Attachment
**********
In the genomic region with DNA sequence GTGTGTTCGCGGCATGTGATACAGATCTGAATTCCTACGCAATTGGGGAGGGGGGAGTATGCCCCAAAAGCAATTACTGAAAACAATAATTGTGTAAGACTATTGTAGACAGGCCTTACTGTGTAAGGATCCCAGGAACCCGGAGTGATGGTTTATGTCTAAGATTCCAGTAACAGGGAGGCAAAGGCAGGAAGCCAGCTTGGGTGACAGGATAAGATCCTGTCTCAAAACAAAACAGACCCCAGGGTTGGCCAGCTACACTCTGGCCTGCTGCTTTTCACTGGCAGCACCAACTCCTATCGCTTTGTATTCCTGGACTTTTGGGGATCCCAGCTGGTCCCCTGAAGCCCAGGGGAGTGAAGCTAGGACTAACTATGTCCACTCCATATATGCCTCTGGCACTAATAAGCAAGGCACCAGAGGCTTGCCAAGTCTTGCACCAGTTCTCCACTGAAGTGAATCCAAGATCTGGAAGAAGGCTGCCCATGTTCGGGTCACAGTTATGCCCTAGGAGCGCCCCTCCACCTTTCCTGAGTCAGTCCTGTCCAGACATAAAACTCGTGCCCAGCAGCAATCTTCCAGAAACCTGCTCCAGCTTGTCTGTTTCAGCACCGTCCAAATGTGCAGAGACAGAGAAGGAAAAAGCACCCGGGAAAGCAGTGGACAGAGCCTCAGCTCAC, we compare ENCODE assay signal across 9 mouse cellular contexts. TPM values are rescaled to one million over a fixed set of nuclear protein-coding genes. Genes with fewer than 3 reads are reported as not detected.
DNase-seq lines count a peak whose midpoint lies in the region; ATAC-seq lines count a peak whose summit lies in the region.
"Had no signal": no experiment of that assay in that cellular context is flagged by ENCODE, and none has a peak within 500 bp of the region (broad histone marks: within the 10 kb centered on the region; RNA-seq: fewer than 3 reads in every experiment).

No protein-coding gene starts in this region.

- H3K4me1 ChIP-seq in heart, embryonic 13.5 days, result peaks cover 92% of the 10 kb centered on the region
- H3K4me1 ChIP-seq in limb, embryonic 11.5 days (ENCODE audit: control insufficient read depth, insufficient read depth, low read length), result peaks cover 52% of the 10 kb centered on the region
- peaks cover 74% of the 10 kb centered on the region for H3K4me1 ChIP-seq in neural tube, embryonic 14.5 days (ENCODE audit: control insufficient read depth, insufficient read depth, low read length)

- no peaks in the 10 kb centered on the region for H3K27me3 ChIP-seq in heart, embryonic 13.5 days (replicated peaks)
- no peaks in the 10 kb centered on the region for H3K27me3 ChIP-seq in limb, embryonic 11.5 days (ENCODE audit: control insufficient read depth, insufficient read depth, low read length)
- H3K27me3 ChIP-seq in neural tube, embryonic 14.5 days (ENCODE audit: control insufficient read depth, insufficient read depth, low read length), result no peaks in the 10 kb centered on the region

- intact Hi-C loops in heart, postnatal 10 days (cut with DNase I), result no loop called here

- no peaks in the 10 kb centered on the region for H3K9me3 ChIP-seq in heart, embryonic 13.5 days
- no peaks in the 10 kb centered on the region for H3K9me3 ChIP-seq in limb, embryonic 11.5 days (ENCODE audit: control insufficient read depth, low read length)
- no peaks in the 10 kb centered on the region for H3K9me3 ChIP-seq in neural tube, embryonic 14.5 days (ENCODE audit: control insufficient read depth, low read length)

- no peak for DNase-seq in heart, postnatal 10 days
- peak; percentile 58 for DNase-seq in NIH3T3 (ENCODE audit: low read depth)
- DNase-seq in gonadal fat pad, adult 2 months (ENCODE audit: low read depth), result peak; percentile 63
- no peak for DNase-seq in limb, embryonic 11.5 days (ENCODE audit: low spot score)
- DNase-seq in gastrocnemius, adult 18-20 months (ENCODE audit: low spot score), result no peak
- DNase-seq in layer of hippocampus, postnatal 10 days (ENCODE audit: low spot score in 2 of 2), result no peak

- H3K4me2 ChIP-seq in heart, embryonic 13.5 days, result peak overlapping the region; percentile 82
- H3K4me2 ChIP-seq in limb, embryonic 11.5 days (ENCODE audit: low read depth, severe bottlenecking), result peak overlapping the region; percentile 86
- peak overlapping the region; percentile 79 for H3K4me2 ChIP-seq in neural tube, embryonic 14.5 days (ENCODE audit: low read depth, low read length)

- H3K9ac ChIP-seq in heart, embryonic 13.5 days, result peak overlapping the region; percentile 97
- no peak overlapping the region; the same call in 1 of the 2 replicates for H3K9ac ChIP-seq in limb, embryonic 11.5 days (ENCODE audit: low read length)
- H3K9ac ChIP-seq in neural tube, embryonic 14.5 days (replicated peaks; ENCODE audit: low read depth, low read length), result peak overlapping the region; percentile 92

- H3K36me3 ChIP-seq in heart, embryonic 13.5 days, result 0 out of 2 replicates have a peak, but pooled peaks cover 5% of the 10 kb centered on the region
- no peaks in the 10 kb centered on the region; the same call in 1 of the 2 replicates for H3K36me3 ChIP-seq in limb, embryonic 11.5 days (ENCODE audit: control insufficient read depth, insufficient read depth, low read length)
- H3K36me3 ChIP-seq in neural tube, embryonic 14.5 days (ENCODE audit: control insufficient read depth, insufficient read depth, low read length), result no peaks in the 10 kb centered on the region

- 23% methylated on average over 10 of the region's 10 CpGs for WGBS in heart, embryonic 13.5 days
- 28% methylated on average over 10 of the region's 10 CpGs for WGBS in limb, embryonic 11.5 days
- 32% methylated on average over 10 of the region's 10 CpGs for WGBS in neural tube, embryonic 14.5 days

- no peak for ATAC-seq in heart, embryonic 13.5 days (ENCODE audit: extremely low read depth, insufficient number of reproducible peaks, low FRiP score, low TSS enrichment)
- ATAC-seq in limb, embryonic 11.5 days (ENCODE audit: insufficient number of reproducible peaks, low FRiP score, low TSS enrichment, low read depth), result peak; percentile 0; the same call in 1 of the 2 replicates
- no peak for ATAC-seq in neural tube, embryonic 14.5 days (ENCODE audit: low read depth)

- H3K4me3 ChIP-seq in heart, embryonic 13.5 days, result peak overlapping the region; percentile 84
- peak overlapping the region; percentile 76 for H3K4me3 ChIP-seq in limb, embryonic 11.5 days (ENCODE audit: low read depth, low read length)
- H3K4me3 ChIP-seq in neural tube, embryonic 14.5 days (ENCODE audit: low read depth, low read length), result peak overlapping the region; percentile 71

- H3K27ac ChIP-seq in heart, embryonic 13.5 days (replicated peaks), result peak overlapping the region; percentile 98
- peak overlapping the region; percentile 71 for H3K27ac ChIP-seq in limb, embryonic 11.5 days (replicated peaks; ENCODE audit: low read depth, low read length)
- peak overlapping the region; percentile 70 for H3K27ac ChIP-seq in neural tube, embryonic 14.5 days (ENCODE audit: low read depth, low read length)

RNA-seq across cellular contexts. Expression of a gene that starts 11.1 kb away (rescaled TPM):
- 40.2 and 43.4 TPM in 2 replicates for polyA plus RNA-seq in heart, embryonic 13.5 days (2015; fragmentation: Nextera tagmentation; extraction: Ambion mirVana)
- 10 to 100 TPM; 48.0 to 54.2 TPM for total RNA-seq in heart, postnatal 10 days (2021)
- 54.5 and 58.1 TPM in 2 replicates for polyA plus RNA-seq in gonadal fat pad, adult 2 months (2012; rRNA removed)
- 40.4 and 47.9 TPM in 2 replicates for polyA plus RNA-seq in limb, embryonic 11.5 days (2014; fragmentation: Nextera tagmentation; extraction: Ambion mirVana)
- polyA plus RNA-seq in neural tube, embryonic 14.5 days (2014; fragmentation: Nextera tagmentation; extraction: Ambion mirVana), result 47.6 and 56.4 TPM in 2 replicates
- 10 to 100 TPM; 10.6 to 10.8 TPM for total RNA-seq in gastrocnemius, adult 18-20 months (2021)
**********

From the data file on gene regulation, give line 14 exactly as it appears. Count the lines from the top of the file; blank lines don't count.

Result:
- no peaks in the 10 kb centered on the region for H3K9me3 ChIP-seq in neural tube, embryonic 14.5 days (ENCODE audit: control insufficient read depth, low read length)